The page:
Some people ran up to us and carried me to the house of our neighbour, Dr Fernandes. The doctor shook me awake gently, splattered water on my face. I was reborn into the disquiets of life with great reluctance. Completely exhausted, I lay still for about an hour, still craving for the violet shores of death. Akhil Gupta, a Superintendent of Police and a resident of our colony, came up to me in between and asked some questions. I could only babble. He told me that men from the local police would be protecting me. I spent the rest of the night in the house of that “freaken” young man. I couldn’t but help a laugh even in my terrible state when I heard that his name was Mrityunjoy Sen. His mother, Dr Sandeepa Sen, was a teacher at the university. She received me very kindly. Dr Fernandes had given me a sleeping pill; I slept like I was rehearsing death.

In the morning, Sandeepa told me that I had screamed twice in my sleep. By the time I bid her goodbye and staggered towards my house, my body had become a damp sheath of leather with soggy flesh hanging inside. A sheath like the one Gurkhas use to keep their knives in. One used to conceal the sharpness of the dagger and to protect the world outside from that sharpness. The SP and the president and secretary of our Residents’ Association were waiting outside, in front of the gate of my house. They were chatting about the wedding of an ex-minister’s daughter. I overheard the inspector say that the bride’s sari was worth 17 crore. The optimism around black money vanishing was dimming, it seemed. I led them inside. The broken shards of glass had fallen on the sit-out too. The inspector was observing the premises keenly. He loosened the bullet that had broken the windowpane and pierced a wall. He frowned like a great crime investigator, pressed his fingers on his lips, bent, craned his neck and stretched to examine closely all of the 750 square feet, including a drawing-cum-dining area, a bedroom, a study, a small living room, a kitchen, and a small work area outside, enclosed with an iron grille.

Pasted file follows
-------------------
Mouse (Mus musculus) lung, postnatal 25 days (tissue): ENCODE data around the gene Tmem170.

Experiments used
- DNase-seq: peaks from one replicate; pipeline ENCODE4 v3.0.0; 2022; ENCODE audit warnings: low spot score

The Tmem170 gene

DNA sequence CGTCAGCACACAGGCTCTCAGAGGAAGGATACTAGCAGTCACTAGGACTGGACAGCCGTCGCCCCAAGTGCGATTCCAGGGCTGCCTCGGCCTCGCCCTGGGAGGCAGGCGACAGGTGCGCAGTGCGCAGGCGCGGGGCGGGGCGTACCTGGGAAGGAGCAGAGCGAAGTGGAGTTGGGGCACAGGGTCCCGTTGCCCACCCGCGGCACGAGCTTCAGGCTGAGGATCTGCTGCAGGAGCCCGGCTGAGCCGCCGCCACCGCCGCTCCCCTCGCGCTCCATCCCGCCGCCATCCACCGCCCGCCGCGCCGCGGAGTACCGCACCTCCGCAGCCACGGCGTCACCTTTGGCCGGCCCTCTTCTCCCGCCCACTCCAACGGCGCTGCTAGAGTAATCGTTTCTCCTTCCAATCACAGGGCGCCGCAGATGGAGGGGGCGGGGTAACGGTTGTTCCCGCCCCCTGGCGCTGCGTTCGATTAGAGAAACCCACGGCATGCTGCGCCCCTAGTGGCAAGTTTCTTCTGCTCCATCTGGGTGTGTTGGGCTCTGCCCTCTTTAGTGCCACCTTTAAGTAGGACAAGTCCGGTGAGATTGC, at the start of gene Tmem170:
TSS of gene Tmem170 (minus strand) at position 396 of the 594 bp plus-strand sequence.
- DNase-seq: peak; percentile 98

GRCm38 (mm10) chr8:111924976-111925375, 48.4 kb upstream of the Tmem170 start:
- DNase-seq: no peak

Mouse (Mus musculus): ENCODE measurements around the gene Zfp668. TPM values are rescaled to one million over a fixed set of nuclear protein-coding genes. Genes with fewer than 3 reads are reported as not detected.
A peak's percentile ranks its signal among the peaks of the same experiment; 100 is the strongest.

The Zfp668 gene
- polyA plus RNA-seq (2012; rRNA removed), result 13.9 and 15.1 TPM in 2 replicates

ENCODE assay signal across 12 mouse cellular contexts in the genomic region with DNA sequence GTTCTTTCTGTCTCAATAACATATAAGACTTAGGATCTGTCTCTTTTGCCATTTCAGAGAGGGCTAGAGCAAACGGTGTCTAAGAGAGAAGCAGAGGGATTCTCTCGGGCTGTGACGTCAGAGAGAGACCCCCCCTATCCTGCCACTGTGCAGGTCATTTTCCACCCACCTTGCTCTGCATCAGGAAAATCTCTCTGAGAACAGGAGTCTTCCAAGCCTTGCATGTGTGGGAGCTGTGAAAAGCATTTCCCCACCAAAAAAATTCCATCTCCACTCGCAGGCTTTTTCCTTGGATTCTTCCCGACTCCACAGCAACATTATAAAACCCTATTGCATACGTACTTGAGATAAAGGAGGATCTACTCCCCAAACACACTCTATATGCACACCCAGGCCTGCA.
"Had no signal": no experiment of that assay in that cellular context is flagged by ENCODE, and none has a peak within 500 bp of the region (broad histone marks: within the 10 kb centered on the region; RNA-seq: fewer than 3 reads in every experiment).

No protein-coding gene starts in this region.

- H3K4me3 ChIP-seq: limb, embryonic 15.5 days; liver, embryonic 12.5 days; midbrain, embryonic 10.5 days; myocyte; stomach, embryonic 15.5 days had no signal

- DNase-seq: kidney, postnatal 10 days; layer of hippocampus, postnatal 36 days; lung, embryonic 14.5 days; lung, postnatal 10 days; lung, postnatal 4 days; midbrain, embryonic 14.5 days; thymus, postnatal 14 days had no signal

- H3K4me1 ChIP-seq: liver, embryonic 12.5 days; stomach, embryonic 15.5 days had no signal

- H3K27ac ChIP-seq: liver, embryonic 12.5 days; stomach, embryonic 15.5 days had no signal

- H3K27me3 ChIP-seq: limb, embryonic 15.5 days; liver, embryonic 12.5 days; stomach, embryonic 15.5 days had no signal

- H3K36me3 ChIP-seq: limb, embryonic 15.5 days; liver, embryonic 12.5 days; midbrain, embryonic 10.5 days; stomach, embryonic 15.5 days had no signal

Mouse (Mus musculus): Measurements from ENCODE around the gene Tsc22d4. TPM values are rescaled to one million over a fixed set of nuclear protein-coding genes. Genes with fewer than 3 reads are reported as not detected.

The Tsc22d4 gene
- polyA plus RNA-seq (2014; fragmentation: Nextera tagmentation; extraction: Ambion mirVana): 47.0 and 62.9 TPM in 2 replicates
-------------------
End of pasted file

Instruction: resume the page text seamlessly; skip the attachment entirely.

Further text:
He asked me to describe what had passed. The president of our Residents’ Association HH Reddy and the secretary Atul Shetty encouraged me to speak. Shetty recorded all of it on his iPhone. Maybe it was a case of mistaken identity? Reddy expressed his doubt. A senior scholar had been murdered this way.

I, too, remembered the image of the blood-splattered pieces of his round spectacles. Not surprising he died that way, said Shetty. He wrote false stories against the government. Sandeepa Sen also writes such things, Shetty added, lowering his voice. He shot the wrong person, the SP said to himself. For a split second, Samir’s face flashed in my mind. But my voice did not rise. The three continued to ask questions which they themselves answered. Gandhis are gone, said Shetty, now the contract killings are going to go up. But only the ordinary folk are bereft of Gandhis, Reddy countered. They were talking about the five-hundred-rupee notes, of course.

The SP assured me that soon a detailed statement would be taken from me. He promised Reddy that security in the colony would be increased. Soon, all of them were gone. The house was now empty. My heart was still pounding. I was swamped with guilt and the fear of humiliation. Intense darkness rolled and thrashed about inside my head.

Excerpted with permission from Assassin, KR Meera, translated from the Malayalam by J Devika, HarperCollins India.